The Nobel Prize in Economics, formally the “Sveriges Riksbank Prize in Economic Sciences in Memory of Alfred Nobel,” went this year to Jean Tirole, a French economics professor at the Toulouse School of Economics, and the chairman of the board of the Institut d’Economie Industrielle(IDEI).
One somewhat unusual fact about this award: Tirole doesn’t have to share the glory or the money with anyone. In recent years, most of the economics awards have been shared among two or three economists who have done related work (last year it went to Fama, Hansen, and Shiller for “their empirical analysis of asset prizes.”)
Sometimes, the academy has two economists share the prize for work that isn’t especially related, as if they are simply satisfying both halves of a hung jury. In 2009, for example, the award went to Elinor Ostrom, for her inquiries into the so-called “tragedy of the commons,” and to Oliver Williamson, for his work on the boundaries of the firm. The academy threw the vague phrase “economic governance” over both halves of this award, but many commenters observed at the time that these were two very different bodies of work.
Going back much further, the 1974 award was famously split between Gunnar Myrdal and Friedrich Hayek, a split that suggested a left/right political divide in the deliberations.
At any rate, an unshared award must be that much sweeter.
The Eyes of the World
This award draws the world’s attention, albeit one expects only briefly, to a body of work that has a number of points of interest for the alternative investment community.
Alex Tabarrok, writing in the blog Marginal Revolution on the morning of the announcement, focused on one such aspect of this: Tirole’s writings on platform markets. Whenever there is any sort of platform that brings two sides together, in any capacity more complicated than buyers and sellers (game players and game developers, for example), the price charged to one side of a market will influence not only the demand for the product from that side, but the demand for the product from the other side as well. If Microsoft charges too much for players of its Xbox, it will as a trivial matter lessen the number of potential players actually using that product, and it will as a further non-trivial consequence lessen the demand for access to that market by game developers.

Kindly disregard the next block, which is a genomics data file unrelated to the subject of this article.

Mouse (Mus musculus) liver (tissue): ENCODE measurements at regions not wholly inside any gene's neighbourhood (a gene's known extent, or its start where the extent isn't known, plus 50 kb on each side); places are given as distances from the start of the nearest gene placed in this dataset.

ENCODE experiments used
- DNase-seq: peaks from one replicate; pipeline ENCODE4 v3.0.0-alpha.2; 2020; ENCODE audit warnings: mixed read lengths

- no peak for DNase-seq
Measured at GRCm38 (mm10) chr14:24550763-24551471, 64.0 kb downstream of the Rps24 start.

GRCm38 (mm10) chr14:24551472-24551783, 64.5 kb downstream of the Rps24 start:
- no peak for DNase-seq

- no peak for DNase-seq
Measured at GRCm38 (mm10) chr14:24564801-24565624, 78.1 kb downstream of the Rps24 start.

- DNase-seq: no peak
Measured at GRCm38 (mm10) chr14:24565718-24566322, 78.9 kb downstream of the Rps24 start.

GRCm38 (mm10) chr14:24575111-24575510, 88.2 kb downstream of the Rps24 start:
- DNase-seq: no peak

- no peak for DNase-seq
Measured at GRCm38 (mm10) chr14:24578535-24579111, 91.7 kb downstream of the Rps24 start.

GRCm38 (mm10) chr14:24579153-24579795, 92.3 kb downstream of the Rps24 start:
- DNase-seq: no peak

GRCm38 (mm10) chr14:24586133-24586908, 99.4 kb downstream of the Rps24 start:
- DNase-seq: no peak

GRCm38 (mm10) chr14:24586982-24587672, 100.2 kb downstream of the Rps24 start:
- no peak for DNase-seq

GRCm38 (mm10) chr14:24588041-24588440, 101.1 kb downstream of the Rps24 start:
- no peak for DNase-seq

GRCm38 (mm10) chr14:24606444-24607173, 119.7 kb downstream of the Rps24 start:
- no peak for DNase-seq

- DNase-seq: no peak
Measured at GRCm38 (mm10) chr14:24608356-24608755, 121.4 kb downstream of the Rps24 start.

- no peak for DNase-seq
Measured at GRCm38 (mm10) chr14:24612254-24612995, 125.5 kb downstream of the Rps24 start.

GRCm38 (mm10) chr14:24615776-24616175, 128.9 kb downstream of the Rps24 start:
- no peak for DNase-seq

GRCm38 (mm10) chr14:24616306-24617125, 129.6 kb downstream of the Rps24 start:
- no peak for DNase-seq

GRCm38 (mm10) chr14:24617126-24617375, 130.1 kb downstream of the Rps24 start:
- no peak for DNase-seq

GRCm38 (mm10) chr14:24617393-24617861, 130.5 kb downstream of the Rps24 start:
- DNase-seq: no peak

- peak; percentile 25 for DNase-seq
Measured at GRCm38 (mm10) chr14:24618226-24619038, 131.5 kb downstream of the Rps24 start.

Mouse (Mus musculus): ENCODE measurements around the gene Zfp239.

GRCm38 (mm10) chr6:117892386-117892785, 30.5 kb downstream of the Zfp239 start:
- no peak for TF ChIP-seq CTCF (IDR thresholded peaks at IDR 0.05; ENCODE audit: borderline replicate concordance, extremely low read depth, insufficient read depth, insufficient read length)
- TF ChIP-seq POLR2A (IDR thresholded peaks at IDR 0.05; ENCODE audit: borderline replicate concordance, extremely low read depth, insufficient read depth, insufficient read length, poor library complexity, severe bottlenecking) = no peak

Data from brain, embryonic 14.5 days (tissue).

A Seedy-Seeming Practice
Indeed, it is quite common in platform markets for the platform’s promoters to sell one side of its product at cost or even below cost, in order to build demand on the other side.
This practice often looks seedy. It isn’t difficult for regulators, or antitrust enforcers and their enthusiasts to argue (ignoring the game developers’ side of the story in the process) that if Microsoft sells the Xbox to gamers for below cost the company is employing predatory pricing, locking out potential competitors. But Tirole, in a paper co-authored with Jean-Charles Rochet in 2005, modeled these “two-sided markets” in general terms and offered some ammunition to the allegedly seedy party in such disputes.
The extension of the Rochet/Tirole model specifically to the liquidity maker/taker relationship is a more recent development. Here is a link to a paper on the subject by three European scholars in 2012. Explicitly working on the basis of the Rochet/Tirole model, they evaluated the effectiveness of a then-recent fee change by BX, and found that BX had apparently miscalculated, over-subsidizing the makers at the expense of the takers and losing revenue, despite the fact that, through the consequences of the subsidy, the trading rate did increase.
As the above may already suggest, Tirole is thought of as a numbers-crunching analytical economist, not an ideological warrior or public-affairs pundit in the manner of some other recent winners (cough, Krugman, cough).
There is a good deal more to his body of work than the matter I’ve focused on here, of course, and I recommend for your attention a detailed (54 page) discussion on the website of the Royal Swedish Academy devotes to its honorees.